Chapter

Natural Law in Judaism

Tamar Rudavsky

in Reason, Religion, and Natural Law

Published in print October 2012 | ISBN: 9780199767175
Published online January 2013 | e-ISBN: 9780199979592 | DOI: http://dx.doi.org/10.1093/acprof:oso/9780199767175.003.0003
Natural Law in Judaism

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This chapter explores whether we can locate a natural law theory in medieval Jewish philosophy. This chapter focuses primarily upon law in the works of Moses Maimonides but also consider predecessors Saadiah Gaon and Abraham Ibn Ezra, and his successor Joseph Albo, thus situating Maimonides' discussions more fully. Given the ubiquity of halakha (Jewish law, written and oral) throughout Jewish life, modern and ancient rabbis have argued over whether halakha is all-inclusive, or whether there exists an independent moral standard to which even halakha (and the giver of halakha, namely God) is beholden. If halakha is the only system of “ethical” behavior, how are we to understand natural law theory, placing the foundation of nomos on something other than God? Though full-fledged natural law theory is absent in the medieval Jewish tradition we can point to evidence of what is called here “natural law sentiments” in it. Maimonides' notion of mefursamot (generally accepted opinions), adumbrated in Saadiah Gaon's work, is critical to his conception of this fledgling natural law.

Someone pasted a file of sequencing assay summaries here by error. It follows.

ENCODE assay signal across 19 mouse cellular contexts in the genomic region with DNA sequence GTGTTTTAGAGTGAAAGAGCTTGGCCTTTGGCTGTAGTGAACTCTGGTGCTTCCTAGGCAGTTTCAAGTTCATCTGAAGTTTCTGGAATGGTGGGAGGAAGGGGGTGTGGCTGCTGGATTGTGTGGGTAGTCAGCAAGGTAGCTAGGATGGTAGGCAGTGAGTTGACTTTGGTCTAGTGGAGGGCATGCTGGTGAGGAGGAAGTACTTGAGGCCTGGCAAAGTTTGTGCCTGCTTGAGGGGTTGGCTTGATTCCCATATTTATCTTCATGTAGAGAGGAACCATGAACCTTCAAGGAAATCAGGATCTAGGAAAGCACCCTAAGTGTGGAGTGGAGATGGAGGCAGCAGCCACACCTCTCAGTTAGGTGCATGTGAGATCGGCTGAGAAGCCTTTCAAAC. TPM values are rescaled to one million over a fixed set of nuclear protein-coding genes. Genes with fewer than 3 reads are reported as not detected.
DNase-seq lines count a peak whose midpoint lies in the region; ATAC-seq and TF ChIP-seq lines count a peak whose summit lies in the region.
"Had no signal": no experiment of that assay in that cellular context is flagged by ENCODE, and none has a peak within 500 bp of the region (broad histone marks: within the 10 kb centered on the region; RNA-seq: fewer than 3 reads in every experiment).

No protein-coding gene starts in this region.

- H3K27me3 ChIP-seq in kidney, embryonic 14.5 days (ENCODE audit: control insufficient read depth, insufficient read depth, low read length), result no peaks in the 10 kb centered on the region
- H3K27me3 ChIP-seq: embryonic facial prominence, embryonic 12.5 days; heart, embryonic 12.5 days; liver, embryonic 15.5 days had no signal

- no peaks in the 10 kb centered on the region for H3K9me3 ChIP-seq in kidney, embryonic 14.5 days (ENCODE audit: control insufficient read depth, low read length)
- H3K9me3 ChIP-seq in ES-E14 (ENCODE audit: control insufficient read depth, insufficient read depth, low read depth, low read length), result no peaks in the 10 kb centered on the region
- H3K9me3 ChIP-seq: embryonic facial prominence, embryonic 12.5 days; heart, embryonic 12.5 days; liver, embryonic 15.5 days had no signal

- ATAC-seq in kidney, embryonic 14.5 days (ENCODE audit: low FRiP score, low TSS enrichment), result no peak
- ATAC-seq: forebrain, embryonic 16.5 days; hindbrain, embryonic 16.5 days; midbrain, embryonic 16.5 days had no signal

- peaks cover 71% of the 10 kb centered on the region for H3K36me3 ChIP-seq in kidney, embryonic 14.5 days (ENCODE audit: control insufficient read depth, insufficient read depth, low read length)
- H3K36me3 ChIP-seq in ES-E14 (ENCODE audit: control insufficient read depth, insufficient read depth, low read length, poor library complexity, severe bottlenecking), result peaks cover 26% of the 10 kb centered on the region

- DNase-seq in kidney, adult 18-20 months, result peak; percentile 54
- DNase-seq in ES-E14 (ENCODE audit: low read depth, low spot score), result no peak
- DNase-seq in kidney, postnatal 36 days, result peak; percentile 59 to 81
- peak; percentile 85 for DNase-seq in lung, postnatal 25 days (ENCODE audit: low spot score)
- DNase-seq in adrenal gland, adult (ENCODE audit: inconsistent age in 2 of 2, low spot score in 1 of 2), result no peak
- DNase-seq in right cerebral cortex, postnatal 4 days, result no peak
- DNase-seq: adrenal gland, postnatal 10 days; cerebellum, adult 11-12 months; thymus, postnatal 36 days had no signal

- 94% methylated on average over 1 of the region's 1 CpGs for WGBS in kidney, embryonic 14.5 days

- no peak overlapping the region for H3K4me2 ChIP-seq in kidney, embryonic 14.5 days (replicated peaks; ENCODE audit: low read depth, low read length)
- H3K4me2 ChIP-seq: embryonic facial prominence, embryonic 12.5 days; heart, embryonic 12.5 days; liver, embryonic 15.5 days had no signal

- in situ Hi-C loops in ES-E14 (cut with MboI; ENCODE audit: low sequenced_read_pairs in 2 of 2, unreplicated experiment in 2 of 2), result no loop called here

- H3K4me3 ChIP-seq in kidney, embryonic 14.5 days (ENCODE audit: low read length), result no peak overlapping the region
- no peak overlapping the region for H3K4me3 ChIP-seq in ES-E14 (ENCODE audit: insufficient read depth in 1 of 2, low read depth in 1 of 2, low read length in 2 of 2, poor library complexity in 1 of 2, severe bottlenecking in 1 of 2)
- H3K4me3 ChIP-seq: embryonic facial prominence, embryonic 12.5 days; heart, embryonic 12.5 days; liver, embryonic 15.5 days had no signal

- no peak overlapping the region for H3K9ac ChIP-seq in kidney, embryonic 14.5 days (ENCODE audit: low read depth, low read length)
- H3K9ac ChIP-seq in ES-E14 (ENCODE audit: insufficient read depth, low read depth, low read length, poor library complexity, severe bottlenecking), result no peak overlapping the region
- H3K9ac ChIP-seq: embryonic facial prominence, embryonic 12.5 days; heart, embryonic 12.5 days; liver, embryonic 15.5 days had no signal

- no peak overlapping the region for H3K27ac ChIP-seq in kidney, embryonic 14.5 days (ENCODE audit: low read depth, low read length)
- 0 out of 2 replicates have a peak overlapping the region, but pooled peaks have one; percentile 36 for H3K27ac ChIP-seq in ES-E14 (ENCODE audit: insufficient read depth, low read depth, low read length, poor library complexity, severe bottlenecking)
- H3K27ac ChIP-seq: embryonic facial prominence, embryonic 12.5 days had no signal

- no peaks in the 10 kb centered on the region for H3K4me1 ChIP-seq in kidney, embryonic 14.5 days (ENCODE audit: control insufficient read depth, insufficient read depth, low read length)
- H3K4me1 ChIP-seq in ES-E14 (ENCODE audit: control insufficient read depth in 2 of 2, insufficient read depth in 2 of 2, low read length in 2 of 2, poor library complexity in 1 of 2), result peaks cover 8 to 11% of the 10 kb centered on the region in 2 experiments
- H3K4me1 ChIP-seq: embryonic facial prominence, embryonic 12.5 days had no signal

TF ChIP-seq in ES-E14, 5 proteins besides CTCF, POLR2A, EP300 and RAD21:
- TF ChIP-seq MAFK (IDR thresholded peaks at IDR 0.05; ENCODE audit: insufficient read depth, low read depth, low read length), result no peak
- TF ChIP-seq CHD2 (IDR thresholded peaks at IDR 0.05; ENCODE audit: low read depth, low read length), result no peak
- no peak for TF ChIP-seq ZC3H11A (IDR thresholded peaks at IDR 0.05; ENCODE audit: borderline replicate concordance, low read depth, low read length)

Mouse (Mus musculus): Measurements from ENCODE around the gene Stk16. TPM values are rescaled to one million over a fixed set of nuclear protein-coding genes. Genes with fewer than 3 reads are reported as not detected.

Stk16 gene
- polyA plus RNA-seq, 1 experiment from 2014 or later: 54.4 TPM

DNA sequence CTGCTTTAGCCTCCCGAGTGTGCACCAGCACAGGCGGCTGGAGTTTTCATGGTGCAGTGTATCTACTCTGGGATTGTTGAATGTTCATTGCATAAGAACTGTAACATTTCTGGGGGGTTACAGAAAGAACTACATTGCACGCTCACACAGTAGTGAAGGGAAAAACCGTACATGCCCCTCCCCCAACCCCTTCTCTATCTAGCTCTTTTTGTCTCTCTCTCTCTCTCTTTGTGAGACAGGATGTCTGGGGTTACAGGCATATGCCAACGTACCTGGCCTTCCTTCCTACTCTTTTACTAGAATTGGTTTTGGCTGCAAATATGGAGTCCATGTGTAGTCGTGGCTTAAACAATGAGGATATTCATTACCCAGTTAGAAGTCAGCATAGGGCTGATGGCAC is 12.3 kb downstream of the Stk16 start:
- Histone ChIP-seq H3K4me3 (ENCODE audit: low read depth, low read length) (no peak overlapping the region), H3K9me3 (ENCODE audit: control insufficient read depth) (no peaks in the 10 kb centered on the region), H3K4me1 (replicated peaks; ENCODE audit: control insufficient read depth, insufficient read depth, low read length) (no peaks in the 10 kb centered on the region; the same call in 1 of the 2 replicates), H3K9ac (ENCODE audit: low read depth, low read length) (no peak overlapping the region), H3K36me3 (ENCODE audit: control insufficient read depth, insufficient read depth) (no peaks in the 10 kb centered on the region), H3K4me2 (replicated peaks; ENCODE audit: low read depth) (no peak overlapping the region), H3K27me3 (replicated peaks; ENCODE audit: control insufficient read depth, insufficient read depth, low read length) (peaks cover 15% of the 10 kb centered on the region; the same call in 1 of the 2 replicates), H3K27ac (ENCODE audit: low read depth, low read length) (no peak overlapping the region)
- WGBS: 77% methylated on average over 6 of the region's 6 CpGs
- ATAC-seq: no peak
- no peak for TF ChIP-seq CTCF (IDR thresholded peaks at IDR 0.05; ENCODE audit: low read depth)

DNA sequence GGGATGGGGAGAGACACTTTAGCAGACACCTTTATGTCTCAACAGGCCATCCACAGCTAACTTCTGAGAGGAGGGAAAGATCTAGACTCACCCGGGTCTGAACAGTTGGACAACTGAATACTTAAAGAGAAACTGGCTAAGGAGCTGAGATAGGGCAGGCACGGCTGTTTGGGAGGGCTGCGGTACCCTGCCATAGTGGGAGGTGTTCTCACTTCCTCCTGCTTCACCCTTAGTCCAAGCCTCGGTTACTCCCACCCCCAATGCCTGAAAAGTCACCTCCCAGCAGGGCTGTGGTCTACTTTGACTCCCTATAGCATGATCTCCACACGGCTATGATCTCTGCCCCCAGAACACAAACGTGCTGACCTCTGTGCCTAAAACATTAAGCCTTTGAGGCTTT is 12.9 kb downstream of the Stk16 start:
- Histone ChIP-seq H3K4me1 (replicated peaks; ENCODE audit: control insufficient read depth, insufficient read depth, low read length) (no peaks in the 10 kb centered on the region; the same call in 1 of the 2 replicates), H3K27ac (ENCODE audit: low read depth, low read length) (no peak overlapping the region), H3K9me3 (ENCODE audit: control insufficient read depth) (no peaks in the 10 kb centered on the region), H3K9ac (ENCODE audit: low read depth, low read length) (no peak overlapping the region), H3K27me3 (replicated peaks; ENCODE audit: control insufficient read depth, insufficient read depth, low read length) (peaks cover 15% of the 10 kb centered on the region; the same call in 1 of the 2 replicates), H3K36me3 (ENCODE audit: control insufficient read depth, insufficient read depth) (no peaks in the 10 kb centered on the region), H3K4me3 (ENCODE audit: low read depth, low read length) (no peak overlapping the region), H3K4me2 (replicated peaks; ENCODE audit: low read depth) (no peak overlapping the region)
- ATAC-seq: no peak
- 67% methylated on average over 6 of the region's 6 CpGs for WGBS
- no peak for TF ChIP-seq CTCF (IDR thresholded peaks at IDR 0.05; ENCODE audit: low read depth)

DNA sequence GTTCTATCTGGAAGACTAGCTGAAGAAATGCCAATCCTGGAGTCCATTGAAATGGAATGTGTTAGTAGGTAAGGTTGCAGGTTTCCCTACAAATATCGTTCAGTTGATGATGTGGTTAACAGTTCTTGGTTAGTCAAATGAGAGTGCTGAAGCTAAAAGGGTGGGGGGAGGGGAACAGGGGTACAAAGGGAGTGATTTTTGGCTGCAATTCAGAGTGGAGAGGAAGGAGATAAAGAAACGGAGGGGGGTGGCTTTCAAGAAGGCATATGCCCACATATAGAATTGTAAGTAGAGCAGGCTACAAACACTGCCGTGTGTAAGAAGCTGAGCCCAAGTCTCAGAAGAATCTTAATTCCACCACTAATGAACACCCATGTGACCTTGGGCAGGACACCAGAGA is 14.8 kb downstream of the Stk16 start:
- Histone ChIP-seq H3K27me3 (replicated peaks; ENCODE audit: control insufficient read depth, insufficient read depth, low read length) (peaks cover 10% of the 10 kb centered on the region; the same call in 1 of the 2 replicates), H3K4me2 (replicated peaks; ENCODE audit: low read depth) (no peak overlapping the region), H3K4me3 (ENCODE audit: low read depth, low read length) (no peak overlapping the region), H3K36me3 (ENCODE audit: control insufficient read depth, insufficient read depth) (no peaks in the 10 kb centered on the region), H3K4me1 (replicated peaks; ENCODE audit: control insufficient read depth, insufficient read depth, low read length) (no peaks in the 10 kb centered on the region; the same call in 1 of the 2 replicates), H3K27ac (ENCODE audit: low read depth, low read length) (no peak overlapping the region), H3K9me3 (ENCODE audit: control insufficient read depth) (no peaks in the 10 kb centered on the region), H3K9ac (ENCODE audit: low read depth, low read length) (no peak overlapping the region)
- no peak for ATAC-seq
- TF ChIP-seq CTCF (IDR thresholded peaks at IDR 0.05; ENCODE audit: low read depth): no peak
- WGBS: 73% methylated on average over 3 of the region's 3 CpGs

Keywords: conventionalism; halakha; law; natural law sentiments; perfection; rational commandments

Chapter.  11669 words. 

Subjects: Philosophy of Religion

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